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[45] people educated in a twelvemonth up to being willing that their idolized Union should risk a battle, should risk dissolution, in order, at any risk, to put down this rebellion of slave States.

But I am sorry that a gun should be fired at Fort Sumter, or that a gun should be fired from it, for this reason: The Administration at Washington does not know its time. Here are a series of States girding the Gulf; who think that their peculiar institutions require that they should have a separate government. They have a right to decide that question, without appealing to you or me. A large body of people, sufficient to make a nation, have come to the conclusion, that they will have a government of a certain form. Who denies them the right? Standing with the principles of ‘76 behind us, who can deny them the right? What is a matter of a few millions of dollars, or a few forts? It is a mere drop in the bucket of the great national question. It is theirs, just as much as ours. I maintain, on the principles of ‘76, that Abraham Lincoln has no right to a soldier in Fort Sumter.

But the question comes, secondly, “Suppose we had a right to interfere, what is the good of it?” You may punish South Carolina for going out of the Union: that does not bring her in. You may subdue her by hundreds of thousands of armies, but that does not make her a State. There is no longer a Union: it is nothing but boy's play. Mr. Jefferson Davis is angry, and Mr. Abraham Lincoln is mad, and they agree to fight. One, two, or three years hence, if the news of the afternoon is correct, we shall have gone through a war, spent millions, required the death of a hundred thousand men, and be exactly then where we are now,—two nations, a little more angry, a little poorer, and a great deal wiser; and that will be the only difference: we may just as well settle it now as then.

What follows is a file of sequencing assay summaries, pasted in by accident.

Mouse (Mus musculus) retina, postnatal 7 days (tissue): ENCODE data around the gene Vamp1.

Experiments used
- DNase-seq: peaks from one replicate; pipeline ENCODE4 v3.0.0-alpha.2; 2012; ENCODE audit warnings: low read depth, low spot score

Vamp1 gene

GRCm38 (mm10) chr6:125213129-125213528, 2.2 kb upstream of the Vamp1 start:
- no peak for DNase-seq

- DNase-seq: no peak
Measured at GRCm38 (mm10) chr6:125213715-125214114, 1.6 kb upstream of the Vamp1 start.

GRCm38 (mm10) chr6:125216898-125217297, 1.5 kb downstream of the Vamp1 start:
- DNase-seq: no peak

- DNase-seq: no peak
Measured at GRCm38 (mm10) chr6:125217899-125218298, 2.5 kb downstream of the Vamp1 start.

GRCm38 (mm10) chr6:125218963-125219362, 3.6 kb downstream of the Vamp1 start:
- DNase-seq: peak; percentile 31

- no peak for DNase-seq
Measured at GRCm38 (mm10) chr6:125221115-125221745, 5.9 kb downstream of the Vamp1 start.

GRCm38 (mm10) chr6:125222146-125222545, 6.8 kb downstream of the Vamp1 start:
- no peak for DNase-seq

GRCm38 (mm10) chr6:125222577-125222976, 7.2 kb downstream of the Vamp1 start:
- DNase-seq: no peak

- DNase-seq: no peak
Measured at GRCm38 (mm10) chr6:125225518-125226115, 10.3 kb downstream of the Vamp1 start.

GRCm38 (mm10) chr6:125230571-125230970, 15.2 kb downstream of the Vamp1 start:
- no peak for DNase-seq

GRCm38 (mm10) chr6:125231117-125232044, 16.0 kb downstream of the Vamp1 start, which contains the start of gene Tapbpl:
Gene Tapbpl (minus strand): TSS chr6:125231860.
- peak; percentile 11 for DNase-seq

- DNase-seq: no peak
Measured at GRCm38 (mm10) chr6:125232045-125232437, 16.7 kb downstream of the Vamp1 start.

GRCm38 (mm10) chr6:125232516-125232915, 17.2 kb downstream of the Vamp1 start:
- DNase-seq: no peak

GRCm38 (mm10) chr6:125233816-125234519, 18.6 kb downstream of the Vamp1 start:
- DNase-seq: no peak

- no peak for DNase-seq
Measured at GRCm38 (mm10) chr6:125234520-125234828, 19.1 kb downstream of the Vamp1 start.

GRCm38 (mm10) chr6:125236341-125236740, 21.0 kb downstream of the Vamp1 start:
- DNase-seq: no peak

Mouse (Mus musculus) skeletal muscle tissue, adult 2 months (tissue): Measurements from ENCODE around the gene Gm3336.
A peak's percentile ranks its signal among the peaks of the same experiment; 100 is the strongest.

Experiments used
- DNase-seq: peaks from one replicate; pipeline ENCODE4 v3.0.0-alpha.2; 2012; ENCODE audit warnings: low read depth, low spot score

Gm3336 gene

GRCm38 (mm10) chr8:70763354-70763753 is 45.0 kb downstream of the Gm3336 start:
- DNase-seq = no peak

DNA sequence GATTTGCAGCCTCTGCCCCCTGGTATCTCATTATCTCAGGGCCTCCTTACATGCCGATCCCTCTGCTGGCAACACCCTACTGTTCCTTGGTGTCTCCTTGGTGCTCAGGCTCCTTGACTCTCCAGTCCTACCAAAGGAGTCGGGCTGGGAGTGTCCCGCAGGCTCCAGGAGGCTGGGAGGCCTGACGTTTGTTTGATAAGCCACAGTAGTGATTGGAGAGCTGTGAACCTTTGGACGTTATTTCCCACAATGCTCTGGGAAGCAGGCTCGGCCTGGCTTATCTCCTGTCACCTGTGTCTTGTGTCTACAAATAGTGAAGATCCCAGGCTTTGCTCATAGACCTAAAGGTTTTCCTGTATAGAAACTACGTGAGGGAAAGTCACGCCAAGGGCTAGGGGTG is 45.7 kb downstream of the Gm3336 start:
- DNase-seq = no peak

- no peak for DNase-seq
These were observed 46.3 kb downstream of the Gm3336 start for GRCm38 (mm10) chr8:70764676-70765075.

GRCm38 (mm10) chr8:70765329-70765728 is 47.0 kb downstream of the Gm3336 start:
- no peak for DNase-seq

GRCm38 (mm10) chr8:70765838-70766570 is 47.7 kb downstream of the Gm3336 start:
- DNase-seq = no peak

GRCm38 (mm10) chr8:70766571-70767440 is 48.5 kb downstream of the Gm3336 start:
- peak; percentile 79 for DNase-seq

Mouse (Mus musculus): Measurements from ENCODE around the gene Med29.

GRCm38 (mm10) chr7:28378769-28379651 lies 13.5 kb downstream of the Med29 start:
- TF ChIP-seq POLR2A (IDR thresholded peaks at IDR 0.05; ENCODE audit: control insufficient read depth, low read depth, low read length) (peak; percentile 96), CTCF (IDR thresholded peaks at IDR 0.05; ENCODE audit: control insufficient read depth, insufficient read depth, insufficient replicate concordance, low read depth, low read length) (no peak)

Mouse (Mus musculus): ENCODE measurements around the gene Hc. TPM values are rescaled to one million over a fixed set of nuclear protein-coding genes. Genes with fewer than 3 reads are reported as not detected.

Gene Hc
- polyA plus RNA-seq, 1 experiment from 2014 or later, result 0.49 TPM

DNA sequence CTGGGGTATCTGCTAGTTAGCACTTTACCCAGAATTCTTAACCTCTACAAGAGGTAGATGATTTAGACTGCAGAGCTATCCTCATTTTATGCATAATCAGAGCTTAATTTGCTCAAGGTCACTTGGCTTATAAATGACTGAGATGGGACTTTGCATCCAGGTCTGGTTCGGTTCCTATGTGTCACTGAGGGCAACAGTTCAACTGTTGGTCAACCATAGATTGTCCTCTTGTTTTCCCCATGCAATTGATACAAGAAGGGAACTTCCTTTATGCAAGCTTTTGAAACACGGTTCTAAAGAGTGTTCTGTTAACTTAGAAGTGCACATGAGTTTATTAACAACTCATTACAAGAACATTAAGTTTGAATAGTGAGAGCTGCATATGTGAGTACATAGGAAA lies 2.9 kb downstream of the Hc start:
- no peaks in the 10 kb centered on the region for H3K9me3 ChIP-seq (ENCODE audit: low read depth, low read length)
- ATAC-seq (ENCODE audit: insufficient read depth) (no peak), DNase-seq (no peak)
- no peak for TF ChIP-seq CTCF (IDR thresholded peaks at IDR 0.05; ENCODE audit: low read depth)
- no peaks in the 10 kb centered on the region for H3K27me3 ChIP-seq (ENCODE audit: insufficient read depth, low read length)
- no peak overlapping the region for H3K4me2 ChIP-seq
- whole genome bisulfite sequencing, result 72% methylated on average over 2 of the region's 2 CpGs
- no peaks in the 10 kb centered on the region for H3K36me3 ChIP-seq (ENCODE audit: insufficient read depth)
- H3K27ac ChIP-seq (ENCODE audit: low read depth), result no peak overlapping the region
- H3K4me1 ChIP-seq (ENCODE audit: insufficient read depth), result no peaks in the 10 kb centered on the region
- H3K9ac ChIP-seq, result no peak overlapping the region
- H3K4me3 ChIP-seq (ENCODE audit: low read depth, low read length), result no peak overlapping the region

You cannot go through Massachusetts, and recruit men to bombard Charleston or New Orleans. The Northern mind will not bear it; you can never make such a war popular. The first onset may be borne; the telegraph may bring us news, that Anderson has bombarded Charleston, and you may rejoice; but the sober second thought of Massachusetts will be, “wasteful, unchristian, guilty.” The North never will indorse such a war. Instead of conquering Charleston, you create a Charleston in New England; you stir up sympathy for the South. Therefore it seems to me that the inauguration of war is not a violation of principle, but it is a violation of expediency.

To be for disunion, in Boston, is to be an abolitionist: to be against disunion is to be an abolitionist to-day, in the streets of Charleston. Now, that very state of things shows, that the civilization of the two cities is utterly antagonistic. What is the use of trying to join them?

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